Unless you live under a rock (in the proverbial sense) you probably know that penguins and polar bears endure some of the most intense weather conditions of any creatures on earth.
But did you know that despite common misconceptions, polar bears and penguins never cross each other’s path? This is incredibly lucky for the penguin! In fact, their living circumstances are quite literally polar opposites- most breeds of penguin inhabit Antarctica, with a few more fortunate breeds making their homes in New Zealand and Australia. The polar bear on the other hand lives on the other side of the earth in the Arctic Circle, with some settling in Canada, Russia and some northern islands owned by Norway.
It goes without saying that it’s not just their homes that vastly differ between these incredible species. Both have evolved over time in completely different ways to cope with living in the coldest places on earth, but do they feel the cold? Read this in your best David Attenborough voice for added effect.
The most obvious thing to discuss in terms of keeping warm is fur or feathers. Penguins all have tightly-packed, overlapping feathers that help insulate them during bitter evenings. During the day, the density of their feathers and their dark black colour absorb the minimal heat that becomes available to them, and store it for the cold evenings.
Polar bears have beautiful, thick white fur that not only aids them in camouflaging them in the snow; it goes without saying that their fur is the key to warmth. They have two layers of fur, so they are able to trap any warm air that they are fortunate enough to encounter. Both penguins and polar bears have incredibly thick skin to further protect them, and lots of blubber!
Penguins famously huddle together, in an incredibly cute evolutionary display. Whilst we’re sure that they’re big fans of cuddles, it seems that this behaviour is purely practical. In conditions where the temperature gets as low as -60 F and windy gusts of 100 mph, huddling together in a kind of scrum that really can be the difference between life and death. It may not surprise you, due to their reputation as quirky and slightly odd, that there doesn’t appear to be a formula with regards to shape of the huddle, or even the order in which the penguins stand within it. Desire to live takes over and they quite often reshuffle themselves to better suit their own selfish needs.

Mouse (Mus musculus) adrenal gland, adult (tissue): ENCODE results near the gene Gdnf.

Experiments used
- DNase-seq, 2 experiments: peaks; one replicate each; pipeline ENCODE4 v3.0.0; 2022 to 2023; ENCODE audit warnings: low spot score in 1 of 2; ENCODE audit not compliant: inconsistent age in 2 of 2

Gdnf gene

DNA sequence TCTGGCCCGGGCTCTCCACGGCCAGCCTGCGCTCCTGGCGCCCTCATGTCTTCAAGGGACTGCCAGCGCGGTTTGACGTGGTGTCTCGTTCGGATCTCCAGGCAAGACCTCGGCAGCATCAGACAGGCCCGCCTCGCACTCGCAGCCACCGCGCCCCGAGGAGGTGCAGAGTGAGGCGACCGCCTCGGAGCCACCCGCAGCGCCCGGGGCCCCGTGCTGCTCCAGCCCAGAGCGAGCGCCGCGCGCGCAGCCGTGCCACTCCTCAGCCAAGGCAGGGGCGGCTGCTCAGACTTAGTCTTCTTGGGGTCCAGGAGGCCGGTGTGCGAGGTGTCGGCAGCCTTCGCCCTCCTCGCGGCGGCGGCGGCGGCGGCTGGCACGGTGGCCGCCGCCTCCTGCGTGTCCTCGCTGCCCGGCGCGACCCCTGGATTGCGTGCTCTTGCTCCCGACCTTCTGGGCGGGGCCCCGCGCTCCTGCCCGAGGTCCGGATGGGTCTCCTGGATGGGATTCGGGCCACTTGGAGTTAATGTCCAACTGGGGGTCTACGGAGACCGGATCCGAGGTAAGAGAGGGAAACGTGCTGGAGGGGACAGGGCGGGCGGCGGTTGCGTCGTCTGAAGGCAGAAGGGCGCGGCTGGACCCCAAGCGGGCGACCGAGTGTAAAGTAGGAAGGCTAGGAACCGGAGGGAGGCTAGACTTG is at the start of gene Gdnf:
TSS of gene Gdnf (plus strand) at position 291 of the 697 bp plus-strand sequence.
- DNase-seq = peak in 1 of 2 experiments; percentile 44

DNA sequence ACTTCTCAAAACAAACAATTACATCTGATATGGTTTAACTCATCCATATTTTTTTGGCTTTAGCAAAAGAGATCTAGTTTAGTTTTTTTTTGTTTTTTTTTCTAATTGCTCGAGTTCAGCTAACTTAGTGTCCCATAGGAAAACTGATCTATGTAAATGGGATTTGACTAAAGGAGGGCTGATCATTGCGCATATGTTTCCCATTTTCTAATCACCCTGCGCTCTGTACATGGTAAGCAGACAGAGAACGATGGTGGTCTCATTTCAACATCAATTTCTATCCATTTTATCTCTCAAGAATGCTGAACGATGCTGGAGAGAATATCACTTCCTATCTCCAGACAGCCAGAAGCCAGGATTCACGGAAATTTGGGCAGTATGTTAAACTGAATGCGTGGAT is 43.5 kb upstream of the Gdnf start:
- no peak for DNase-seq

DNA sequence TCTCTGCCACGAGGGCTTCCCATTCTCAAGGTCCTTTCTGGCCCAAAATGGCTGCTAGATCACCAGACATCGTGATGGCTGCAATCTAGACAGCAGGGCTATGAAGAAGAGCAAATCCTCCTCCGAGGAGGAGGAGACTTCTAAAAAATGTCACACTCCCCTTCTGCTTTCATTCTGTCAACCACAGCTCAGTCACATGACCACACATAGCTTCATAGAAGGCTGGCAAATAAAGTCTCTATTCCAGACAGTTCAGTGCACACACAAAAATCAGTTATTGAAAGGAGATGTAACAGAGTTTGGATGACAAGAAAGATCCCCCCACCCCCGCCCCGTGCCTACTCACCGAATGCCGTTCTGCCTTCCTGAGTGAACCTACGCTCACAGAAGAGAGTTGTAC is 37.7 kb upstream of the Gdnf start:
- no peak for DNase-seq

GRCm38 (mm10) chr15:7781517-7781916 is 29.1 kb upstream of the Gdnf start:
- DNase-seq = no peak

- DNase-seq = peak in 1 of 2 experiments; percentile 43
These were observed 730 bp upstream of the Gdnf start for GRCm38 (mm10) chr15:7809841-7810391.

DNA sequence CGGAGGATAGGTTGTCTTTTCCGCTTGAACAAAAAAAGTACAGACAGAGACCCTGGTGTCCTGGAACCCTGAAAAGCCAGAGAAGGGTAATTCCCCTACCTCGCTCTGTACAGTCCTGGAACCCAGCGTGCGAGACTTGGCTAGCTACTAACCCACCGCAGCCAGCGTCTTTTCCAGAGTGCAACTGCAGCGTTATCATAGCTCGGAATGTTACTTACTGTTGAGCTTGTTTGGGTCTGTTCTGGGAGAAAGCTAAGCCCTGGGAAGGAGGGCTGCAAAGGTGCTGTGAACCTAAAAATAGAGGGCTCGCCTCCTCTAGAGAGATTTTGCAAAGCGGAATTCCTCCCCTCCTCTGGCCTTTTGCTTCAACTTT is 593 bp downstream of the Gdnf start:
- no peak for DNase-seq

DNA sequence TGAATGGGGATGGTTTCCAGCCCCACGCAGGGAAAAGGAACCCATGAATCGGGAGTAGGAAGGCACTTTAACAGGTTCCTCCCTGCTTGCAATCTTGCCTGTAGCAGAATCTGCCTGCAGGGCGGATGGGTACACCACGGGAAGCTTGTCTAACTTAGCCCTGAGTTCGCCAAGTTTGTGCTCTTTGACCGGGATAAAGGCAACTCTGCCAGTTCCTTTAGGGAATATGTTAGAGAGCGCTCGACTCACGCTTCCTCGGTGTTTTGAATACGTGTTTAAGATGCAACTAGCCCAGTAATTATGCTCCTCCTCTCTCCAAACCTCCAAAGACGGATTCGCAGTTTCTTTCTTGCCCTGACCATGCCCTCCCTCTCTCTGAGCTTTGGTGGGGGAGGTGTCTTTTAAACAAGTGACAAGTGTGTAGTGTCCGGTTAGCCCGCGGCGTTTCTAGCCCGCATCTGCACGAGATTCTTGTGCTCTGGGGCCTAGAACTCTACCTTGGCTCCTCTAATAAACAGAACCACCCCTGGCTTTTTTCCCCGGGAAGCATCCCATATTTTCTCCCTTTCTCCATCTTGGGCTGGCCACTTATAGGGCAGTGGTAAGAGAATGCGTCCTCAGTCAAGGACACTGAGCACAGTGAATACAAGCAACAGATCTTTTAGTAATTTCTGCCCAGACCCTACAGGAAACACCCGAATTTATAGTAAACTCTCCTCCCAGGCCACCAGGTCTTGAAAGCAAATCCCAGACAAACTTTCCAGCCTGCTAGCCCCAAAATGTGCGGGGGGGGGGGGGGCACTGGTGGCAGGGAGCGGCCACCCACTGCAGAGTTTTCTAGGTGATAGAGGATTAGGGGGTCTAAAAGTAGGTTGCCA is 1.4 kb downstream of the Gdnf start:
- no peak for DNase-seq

Unfortunately for polar bears, they are much more solitary creatures. But that’s not to say that they haven’t found a way to keep themselves comfortable during the cold and lonely nights. They dig themselves small shelter pits to snuggle into to get some great shut-eye, and predominantly cover their muzzles with their paws so that the warm air they exhale blows back onto their bodies. Much in the same way that we blow into our hands during the chilly and quintessentially British winter!
Sadly, Domino’s doesn’t have a North and South Pole division, so penguins and polar bears are left to fend for themselves to track down whatever food they can find. Due to the extreme conditions they live in, not so many other creatures are able to live there. Fish is the predominant source of nutrition for our short and stumpy legged friends, who often leave their adorable huddles on a venture for many miles to track down fish to bring back to their families. Penguins are known to fast (stop eating) annually during breeding periods when they must watch their eggs and keep them warm. So, it becomes less about how they process food for energy, and more about changing their eating habits!
Polar bears differ in the sense that they are well known to consume vast amounts when they can get their paws on their food- mainly unlucky seals that aren’t quick enough to swim away. The polar bears digestive system has adapted to keep hold of the blubbery flesh that is an amazing source of energy for weeks to come when food is scarce.
Penguins really do come in all kind of shapes and sizes, and span a multitude of breeds from the large and regal Emperor Penguin to the much smaller and adorable Humboldt Penguin. While their adorable waddle does nothing for keeping their little feet warm, the way they stand does. While still, their bums never touch the floor. They have the least amount of blood flow in their tails and feet, so they form a kind of tripod with these to reduce the surface area that heat can be lost from. One thing that polar bears and penguins have in common is that their extremities are small. Polar bears’ ears, tail and muzzle are all much smaller than other bear species, and both the penguin and polar bear have stumpy legs! (Did you know that penguins have knees, and can jump incredibly high?!)
You read that right; both the polar bear and penguin have become so well adapted to their environments, that not only do they feel cold- they get too hot! Polar bears have more issues with keeping cool than they do with keeping warm- that’s why if you see them in a documentary, they more jog than run, to prevent them from overheating. When penguins get too warm, their plush white feathers have been seen to blush pink, when blood rushes to this area to release excess heat.
So, in essence- yes, both creatures do feel the cold, but they are so well adapted that this rarely becomes an issue for them. But they also get too hot because of their adapted traits being so good at keeping them warm. What we can be sure of is that whilst they couldn’t be more different, both are amazingly beautiful creatures have utilised incredible feats of evolution to survive.